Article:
BARRASSO: Well, expanding Medicaid, of course, as you know, is an unfunded mandate on the states which is why Democrat and Republican governors alike call it the mother of all unfunded mandates.

If you get people off of the federal part of it and then make the states pay for that money, it‘s a way to lower the cost to - to Washington, but I‘ll tell you, in terms of taxpayers across the states, it‘s going to still cost more and taxes are going to go up.

SCHULTZ: Premiums - premiums are going to go up between now and 2013. There‘s nothing reeling in the insurance companies there. There‘s nothing for small business between now and 2013 from what I can see. And they‘re getting 40 million new customers, which is a pretty good deal. Ninety-eight percent of the American people will not see their taxes go up because of this bill.

Jacobson conducts what I see as a worthless fact check of Schultz's claim as though it referred to the House bill. Jacobson and PolitiFact did find Schultz "Barely True" based on the House bill, but even that was probably generous. If Schultz did change the topic to the House version of the bill midstream then he deserves a "False" rating. And if he was talking about the Senate version then he's probably in deeper trouble. First, because his staffers would have falsely reported that he was talking about the House bill. Second, because the Senate bill taxes more heavily than the House bill:
  1. 40% excise tax on health coverage in excess of $8,500 (individuals) / $23,000 (families). Amounts are indexed for inflation by CPI-U + 1% – begins in 2013 – $149 B tax increase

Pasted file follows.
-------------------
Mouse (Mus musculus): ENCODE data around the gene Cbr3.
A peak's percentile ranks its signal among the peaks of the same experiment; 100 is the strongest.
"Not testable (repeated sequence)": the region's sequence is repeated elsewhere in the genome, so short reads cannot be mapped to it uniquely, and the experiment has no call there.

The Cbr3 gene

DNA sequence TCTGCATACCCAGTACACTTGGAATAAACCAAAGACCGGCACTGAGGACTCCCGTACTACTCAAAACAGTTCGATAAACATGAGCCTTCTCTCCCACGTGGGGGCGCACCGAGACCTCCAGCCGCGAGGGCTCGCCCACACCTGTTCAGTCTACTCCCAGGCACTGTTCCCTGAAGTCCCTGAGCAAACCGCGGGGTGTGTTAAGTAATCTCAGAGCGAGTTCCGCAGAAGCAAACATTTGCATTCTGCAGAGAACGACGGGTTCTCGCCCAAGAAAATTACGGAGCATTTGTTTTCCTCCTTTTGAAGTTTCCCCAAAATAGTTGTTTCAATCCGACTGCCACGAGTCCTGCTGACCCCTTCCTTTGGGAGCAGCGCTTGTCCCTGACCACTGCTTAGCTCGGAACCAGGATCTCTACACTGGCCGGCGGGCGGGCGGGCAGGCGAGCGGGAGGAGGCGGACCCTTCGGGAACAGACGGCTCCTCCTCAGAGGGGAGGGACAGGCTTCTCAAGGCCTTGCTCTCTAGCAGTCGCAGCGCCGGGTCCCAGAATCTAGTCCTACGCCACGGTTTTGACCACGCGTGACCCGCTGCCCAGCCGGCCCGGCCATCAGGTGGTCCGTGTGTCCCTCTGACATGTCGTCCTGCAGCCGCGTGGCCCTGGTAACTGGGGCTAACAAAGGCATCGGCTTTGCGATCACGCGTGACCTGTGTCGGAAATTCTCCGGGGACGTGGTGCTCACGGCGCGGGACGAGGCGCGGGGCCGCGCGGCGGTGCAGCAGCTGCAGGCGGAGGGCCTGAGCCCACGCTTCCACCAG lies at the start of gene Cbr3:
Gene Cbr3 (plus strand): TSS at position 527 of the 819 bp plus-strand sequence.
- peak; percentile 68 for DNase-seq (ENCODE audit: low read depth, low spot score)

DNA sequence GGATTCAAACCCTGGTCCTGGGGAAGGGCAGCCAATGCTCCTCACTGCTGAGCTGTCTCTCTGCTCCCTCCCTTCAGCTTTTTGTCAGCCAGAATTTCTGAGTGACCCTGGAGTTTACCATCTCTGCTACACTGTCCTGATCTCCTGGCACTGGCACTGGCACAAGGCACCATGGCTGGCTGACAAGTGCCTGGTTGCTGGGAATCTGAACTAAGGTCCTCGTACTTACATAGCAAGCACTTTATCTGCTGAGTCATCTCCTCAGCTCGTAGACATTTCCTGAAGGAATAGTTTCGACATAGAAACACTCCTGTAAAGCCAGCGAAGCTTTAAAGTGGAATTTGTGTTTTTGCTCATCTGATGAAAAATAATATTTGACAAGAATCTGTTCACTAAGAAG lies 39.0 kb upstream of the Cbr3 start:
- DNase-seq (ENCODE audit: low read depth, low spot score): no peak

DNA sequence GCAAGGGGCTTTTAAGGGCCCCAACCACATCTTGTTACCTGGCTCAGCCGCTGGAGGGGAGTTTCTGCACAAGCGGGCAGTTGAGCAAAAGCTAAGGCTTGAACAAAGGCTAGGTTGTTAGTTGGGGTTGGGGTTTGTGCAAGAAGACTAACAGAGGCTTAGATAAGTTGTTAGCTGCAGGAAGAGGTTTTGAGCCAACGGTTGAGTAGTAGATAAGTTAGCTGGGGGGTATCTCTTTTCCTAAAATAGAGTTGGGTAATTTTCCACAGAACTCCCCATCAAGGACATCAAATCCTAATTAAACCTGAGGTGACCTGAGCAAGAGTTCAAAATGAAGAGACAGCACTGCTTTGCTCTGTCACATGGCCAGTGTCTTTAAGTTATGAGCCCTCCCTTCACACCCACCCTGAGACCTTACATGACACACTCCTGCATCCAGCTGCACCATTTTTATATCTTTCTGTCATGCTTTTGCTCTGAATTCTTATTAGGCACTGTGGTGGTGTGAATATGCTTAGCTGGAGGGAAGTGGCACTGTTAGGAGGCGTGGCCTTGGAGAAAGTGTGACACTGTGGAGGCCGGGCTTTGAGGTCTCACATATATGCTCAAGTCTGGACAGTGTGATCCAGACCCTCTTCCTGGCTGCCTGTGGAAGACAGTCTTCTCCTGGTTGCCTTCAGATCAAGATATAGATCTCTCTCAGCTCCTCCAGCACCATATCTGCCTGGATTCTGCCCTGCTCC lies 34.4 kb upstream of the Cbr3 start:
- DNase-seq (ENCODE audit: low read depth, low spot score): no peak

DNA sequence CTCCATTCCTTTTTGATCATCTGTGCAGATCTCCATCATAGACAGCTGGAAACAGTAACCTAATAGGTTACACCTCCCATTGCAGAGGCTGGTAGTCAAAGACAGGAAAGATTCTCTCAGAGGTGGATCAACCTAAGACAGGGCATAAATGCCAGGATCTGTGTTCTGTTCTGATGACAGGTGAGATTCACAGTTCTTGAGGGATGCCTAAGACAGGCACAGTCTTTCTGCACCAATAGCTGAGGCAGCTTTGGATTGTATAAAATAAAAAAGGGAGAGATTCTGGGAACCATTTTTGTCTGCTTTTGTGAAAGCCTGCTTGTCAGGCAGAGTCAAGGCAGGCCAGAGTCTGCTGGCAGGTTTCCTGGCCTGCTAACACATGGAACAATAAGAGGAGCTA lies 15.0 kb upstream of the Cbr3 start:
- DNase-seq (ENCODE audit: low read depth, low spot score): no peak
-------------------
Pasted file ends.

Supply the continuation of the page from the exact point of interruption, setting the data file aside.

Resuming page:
2. Additional 0.5% Medicare (Hospital Insurance) tax on wages in excess of $200,000 ($250,000 for joint filers) – begins in 2013 – $54 B tax increase
  3. Impose annual fee on manufacturers and importers of branded drugs – begins in 2009 – $22 B tax increase
  4. Impose annual fee on manufacturers and importers of certain medical devices – begins in 2009 – $19 B tax increase
  5. Impose annual fee on manufacturers and importers of health insurance plans – begins in 2009 – $60 B tax increase
  6. Cut in half (to $500K) the amount of an executive’s compensation that a health plan can deduct from its corporate income taxes – begins in 2013 – $600 million tax increase
  7. Impose 5% excise tax on cosmetic surgery and similar procedures – begins for surgery in 2010 – $6 B tax increase!

In total the bill would raise taxes by $370 B over ten years.

(Keith Hennessey, sourced in turn from the Joint Tax Committee)

Smile, Mr. Schultz. Jacobson and his editor gave you a gift with that "Barely True" rating.

The grades:

Louis Jacobson: F
Greg Joyce: F

If it had been within the ballpark of reason to accept the notion that Schultz was talking about the House version of the bill without changing the subject on his guest, then both PolitiFact staffers might have earned passing grades.

No comments:

Post a Comment

Please remain on topic and keep coarse language to an absolute minimum. Comments in a language other than English will be assumed off topic.